Home > Where You Live > Barry > Scrap parking charges plan for Barry and Cowbridge, says councillor

Scrap parking charges plan for Barry and Cowbridge, says councillor

CALLS to scrap plans to charge for parking in Barry and Cowbridge town centres have been made by a local councillor.

Coun Ian Johnson’s plea comes after three years of heated debate between the Vale of Glamorgan (VoG) council and local traders. Residents from Barry and Cowbridge are opposed to the fees because of the impact they might have on town centre footfall and local businesses.

“The uncertainty over car parking charges in Barry and Cowbridge has gone on for far too long,” said Coun Johnson. “The Vale Council should start 2016 by admitting these proposals were wrong, would have an adverse effect on our town centres and announce that they are being scrapped immediately.”

Plaid Cymru councillor for the centre of Barry, Ian Johnson, at Wyndham Street Car Park

Plaid Cymru councillor for the centre of Barry, Ian Johnson, at Wyndham Street Car Park

In 2013 the VoG council proposed charging for off-street and on-street car parking in Barry and Cowbridge. Plans for on-street parking charges were scrapped in July 2015 but the council still hopes to charge for town centre car parks.

According to the VoG council website, fees are due to be introduced at five town centre car parks in Barry and Cowbridge by April 2016.

Motorists will have to pay at Kendrick Road, Thompson Street and Wyndham Street car parks in Barry, as well as the Butts and Town Hall car parks in Cowbridge.

Car Parks that will have charges in Barry town centre

Car Parks that will have charges in Barry town centre

The council promises that out of approximately 1,950 parking spaces in Barry, the charges will only apply to 146 public spaces, leaving 92% of Barry town centre parking spaces free of charge.

In Cowbridge, the fees will only apply to 179 out of the 800 public parking spaces in the town centre, leaving 78% free of charge.

The proposed charges are £1.00 for up to two hours, £1.60 for up to three hours, £2.20 for up to four hours and £5.00 for over four hours. This is cheaper than the fees imposed by Cardiff Council, where drivers are charged for one hour stays and the tariffs keep rising after the four hour mark.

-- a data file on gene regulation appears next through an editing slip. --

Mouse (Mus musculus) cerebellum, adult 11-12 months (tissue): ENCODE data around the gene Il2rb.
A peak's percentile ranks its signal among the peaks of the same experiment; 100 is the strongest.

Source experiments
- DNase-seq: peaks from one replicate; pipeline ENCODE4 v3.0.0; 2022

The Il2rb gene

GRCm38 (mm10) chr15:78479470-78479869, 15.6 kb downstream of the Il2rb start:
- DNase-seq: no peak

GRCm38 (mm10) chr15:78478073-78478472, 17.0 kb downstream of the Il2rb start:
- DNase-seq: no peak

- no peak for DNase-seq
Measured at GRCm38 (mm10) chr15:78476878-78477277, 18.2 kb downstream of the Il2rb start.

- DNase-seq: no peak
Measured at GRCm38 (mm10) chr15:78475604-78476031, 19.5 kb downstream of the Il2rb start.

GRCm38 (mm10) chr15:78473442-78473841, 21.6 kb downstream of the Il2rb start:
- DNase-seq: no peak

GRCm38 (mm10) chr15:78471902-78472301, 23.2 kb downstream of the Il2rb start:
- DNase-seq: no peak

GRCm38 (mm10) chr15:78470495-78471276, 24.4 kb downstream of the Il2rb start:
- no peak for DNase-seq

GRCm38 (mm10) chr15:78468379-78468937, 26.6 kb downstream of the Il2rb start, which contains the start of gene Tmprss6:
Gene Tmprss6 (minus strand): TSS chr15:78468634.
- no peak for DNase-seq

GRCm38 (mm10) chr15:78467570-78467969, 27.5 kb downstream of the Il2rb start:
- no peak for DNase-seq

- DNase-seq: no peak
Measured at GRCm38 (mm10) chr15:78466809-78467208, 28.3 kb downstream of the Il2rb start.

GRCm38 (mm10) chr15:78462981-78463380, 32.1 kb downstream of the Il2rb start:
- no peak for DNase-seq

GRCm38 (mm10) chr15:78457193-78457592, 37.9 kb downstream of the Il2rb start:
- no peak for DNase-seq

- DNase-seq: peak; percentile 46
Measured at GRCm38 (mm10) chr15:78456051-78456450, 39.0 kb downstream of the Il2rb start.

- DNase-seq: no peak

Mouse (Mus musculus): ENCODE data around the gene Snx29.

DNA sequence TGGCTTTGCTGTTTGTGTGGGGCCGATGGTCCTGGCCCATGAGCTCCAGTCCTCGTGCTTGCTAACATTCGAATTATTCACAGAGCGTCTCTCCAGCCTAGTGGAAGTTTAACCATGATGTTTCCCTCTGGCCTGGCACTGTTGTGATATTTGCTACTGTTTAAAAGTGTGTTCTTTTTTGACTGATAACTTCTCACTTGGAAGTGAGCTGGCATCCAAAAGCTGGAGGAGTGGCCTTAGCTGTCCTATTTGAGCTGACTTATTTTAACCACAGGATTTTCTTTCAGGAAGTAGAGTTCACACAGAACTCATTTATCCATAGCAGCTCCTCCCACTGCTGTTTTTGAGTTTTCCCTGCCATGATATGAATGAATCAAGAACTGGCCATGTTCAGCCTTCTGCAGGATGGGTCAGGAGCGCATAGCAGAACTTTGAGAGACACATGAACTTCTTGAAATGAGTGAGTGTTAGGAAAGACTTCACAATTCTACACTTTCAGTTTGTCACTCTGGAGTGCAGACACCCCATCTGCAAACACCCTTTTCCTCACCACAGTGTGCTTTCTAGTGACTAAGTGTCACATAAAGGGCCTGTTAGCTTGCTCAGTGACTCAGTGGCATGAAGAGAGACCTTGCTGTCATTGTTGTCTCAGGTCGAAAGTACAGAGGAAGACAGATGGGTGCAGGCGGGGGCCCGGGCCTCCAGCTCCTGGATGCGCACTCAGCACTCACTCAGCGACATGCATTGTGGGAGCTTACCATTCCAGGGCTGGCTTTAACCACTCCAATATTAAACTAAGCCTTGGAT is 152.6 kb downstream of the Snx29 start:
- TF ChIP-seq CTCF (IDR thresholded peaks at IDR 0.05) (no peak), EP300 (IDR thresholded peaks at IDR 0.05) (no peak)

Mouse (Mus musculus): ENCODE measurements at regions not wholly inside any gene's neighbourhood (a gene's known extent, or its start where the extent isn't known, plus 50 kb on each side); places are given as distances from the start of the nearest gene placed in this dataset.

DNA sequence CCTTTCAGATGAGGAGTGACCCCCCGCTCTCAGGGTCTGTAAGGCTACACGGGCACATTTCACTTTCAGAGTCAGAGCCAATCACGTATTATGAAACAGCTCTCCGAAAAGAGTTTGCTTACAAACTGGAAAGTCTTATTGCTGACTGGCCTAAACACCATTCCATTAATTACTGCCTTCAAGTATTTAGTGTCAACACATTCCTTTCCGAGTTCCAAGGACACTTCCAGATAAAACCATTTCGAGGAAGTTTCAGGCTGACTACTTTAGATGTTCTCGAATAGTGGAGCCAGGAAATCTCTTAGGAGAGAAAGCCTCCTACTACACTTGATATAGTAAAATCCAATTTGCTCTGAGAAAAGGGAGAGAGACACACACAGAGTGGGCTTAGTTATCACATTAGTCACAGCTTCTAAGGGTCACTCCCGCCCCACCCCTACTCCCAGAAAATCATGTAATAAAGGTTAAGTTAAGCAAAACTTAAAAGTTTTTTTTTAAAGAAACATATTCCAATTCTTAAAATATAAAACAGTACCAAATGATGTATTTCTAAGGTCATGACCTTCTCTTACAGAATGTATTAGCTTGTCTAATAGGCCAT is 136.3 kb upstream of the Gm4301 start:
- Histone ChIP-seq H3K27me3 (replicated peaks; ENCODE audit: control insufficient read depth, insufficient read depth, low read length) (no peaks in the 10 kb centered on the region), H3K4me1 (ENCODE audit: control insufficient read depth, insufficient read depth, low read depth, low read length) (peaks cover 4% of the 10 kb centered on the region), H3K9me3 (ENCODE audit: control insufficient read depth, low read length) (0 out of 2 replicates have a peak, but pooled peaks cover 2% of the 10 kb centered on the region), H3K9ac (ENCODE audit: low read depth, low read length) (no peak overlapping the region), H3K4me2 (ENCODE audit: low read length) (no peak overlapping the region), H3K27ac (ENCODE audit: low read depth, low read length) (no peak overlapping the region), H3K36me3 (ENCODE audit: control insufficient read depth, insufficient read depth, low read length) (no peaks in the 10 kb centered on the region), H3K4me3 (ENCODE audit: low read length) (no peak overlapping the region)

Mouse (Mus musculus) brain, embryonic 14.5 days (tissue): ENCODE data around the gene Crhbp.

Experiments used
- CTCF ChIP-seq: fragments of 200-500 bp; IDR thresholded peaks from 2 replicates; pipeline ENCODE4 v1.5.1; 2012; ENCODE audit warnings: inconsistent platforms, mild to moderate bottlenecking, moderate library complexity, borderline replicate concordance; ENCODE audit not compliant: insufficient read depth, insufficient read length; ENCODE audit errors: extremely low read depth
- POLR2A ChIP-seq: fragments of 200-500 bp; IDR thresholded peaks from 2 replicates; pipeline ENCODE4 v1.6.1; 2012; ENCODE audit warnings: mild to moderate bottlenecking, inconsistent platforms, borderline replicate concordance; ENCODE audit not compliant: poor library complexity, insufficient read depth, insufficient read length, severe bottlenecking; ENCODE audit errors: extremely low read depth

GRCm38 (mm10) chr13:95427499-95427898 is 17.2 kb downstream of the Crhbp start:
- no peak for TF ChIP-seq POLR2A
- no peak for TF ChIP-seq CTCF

The VoG council has to meet a funding shortfall of £25m over the next three years. Charging for parking is one way to meet this demand. A statement on the council website suggests that after the £350,000 car park maintenance fees, the charges could generate between £117,000 and £290,000 each year.

There is also a problem with all-day parking in Barry and Cowbridge town centres. The council argues that parking charges will help local traders by opening up spaces for short-term shoppers.

Local traders, however, are concerned that adding charges will push shoppers away. Dave Elliott, the Managing Director of TL Computer Systems Wales on Holton Road, Barry, said: “I don’t think they should charge for parking at all. All the traders I have spoken to are dead against the charges.

“People come into Barry town centre to get the newspaper. They should not have to pay an extra £2-3 to do this. They’ll stop coming here and our businesses will suffer.”

On-street parking will remain on Holton Road, Barry

On-street parking will remain free of charge on Holton Road, Barry

Mr Elliott discovered the proposal to introduce parking charges about seven months ago and set up a petition to oppose the plans. The petition generated enormous support and over 5,000 people from Barry and Cowbridge expressed their concerns.

Similar anxieties are spreading in other Welsh towns. After parking problems in Bridgend town centre, Shadow Transport Minister at the Welsh Assembly Byron Davies said: “Councils everywhere must realise that parking fees are not the answer to their financial problems and that they are in danger of killing the goose that lays the golden egg.”

However, the VoG council is confident that by increasing the availability of spaces by warding off long-stay visitors, they can help Vale town centres thrive.

Coun Johnson argues the opposite: “If our town centres are to be given a chance to thrive, then introducing charges to people who want to spend their money in our shops is one of the last things we should do.

“2016 is the year that the Vale Council should consider what will be best for our town centres, and not what is best for the council.

“We want to see more people shopping in our town centres, spending more money.”





You may also like
12-year-olds trapped by tide at Barry Island’s Old Harbour
Why there are military helicopters flying low over Cardiff
Dog walkers face £100 on-the-spot fines for dog fouling in Barry
Jessie the war horse arrives at Barry War Museum